Release date: September 8, 1934.
Series: Merrie Melodies.
Supervision: Friz Freleng.
Producer: Leon Schlesinger.
Animation: Rollin Hamilton and Charles M. "Chuck" Jones.
Musical Score: Norman Spencer.
This is Chuck Jones' first ever animation credit as an animator, by 1938 he would later become a director, and soon would become one of the greatest animation directors of all time.
The housemaid enters the scene and is rather annoyed with the mess the cat's made. She places the lamp back into position and then picks up the pieces of the female figurine with her apron and takes it upstairs. The shepherd figurine who is still alive then weeps, probably thinking "There goes my gal". The housemaid then walks up to the attic and dumps the broken pieces of the female figurine into a box and then walks downstairs. Well, at least the design of the housemaid is appropriate while in other cartoons such as Disney's Three Orphan Kittens and the Tom and Jerry cartoons; it's stereotyped - but it makes the cartoons more interesting while the housemaid looks very bland.
The young lad then walks around trying to find his gal (or shall we say that he's a shepherd figurine why not say she's a shepherdess). The male figurine then hears the noises of the shepherdess calling for him, and he notices to find her in broken pieces, "Look, I'm all broken up" she says. Of course, he's standing right next to "glue" he remarks "That's alright, I'll fix it!" He then starts to glue the pieces back but there's a lamb in a picture portrait with the sheep figurine walking into the scene baaing at it but jumps at the portrait but rips it. Now that I think is a gag that works - finally something worth looking at by Friz Freleng so far.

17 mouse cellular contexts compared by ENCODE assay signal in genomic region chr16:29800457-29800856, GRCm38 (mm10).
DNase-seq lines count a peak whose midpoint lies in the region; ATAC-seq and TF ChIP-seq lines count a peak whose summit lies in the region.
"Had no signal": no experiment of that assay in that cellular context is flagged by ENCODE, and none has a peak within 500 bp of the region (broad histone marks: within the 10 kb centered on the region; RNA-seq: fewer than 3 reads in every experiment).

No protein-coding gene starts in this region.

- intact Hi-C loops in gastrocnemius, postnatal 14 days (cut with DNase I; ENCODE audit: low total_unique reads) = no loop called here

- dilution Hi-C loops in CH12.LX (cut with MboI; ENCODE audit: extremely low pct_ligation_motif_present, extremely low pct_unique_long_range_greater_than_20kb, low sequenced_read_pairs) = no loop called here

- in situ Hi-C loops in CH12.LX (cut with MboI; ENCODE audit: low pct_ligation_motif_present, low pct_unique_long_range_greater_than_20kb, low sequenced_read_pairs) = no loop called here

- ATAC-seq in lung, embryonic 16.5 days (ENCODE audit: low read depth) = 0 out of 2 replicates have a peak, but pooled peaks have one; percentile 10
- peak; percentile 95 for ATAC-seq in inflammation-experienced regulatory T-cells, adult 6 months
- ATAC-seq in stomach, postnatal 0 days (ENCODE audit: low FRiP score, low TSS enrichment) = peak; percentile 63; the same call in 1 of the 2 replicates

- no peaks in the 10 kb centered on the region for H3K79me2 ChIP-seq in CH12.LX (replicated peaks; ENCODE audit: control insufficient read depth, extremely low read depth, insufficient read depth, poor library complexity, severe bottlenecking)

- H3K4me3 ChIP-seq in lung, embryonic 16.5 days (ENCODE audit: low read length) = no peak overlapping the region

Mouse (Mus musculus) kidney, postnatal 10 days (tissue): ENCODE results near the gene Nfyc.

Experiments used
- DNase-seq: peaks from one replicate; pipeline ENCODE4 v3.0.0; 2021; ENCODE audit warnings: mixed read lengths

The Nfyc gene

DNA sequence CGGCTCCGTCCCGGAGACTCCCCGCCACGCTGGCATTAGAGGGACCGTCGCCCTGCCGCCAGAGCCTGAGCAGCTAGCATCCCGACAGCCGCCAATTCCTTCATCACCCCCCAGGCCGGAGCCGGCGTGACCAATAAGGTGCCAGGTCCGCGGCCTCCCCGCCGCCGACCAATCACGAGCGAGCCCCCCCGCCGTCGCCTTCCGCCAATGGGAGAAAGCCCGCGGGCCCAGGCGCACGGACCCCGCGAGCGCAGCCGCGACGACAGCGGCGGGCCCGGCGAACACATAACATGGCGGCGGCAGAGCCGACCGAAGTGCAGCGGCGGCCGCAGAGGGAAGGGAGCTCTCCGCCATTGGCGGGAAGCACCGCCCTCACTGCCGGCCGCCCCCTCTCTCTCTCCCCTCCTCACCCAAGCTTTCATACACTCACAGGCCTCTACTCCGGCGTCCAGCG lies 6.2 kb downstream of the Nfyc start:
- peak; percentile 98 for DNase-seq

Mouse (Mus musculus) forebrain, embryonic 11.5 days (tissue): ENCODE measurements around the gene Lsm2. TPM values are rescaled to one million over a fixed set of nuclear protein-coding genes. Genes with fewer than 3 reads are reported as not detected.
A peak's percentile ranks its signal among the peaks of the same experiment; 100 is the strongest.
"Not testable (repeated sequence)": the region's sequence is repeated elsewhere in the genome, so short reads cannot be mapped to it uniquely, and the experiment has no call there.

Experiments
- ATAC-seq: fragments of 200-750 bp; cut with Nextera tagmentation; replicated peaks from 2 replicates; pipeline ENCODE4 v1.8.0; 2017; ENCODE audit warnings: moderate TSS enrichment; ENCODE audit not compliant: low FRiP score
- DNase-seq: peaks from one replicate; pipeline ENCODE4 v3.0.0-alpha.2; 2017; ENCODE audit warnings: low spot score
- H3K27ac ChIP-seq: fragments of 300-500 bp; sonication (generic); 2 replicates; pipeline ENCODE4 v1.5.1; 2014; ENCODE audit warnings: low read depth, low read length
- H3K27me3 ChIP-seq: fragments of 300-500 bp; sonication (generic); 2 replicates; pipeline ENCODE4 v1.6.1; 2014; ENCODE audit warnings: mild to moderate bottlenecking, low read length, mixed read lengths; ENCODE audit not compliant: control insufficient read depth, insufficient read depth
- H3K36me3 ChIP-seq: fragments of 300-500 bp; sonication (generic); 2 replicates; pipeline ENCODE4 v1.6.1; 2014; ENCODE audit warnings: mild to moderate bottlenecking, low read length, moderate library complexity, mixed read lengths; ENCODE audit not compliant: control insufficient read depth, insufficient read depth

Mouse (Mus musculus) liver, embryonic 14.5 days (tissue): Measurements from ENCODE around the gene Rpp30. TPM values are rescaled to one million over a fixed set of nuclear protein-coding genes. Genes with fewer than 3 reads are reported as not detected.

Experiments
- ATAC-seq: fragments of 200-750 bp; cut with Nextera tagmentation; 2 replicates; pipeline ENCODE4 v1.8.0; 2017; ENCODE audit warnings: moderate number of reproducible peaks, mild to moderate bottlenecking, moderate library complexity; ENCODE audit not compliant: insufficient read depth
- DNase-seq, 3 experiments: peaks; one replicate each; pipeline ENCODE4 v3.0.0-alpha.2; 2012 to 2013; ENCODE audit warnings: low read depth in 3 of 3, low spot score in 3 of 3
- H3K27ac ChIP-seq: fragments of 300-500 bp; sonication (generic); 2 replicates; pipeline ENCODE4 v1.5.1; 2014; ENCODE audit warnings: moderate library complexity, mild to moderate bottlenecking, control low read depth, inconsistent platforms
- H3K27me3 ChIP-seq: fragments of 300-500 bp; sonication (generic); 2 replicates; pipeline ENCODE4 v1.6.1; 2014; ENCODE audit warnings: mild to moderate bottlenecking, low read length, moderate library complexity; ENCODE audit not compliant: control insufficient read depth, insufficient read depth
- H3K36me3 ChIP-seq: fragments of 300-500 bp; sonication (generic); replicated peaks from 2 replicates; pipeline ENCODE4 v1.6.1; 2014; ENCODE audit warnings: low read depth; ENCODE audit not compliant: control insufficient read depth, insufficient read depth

Another gag that we see is which rather weird but it works well I guess is that there are these pair of old shows with their tongues saying and making rather annoying sounds - and their tongues are actual human tongues which is part of the gag. The Three Stooges as monkey figurines then go back into a song, but they interrupt briefly by punching one another. Then they go back into song.
Michael Barrier wrote in his book Hollywood Cartoons that this cartoons resembled one of the Disney cartoons with its animation and rotoscoping. In a way, he is actually quite right since this cartoon has got some pretty stunning animation in there so far which was done carefully - most particularly the object animation. The attic sequence really has only got rich looking animation.
The poor sheep then climbs over a pipe and as he reaches out of the pipe he is covered in soot. He reaches a cornered part of the attic and cannot do anything to stop that lion, as the lion has more power. The boy and girl figurine then walk into the scene - the boy uses a cupid model and borrows it's bow & arrow. The boy shoots at the lion's bottom in which it jumps and roars. The sheep runs out of the scene, as do the boy and girl ceramics. They then run out of the attic, but the boy closes the door in which the ceramic lion crashes the door but breaks into pieces - which works so perfectly and really well done.
Friz Freleng was put in charge to direct all of the Merrie Melodies throughout 1934, all of 1935 and most of 1936. It was his job to only direct them as the others would be off directing the Looney Tunes. I must say that this is probably Friz's good picture that he's directed so far while the earlier ones he's worked on were pretty awful. True, there's still blandness in the animation but parts of the animation in the attic sequence looks so realistic and rich. The animation is not a close resemblance to the Disney cartoons, as their quality was higher - but this short has probably got highest animation quality since the Harman-Ising era. Of course, it was mostly rotoscoped but it makes the cartoon look better viewing. The cartoon was more coherent than the other pictures, and let's hope that Friz Freleng will make a turning point - or unless that was just his picture of luck - at that time.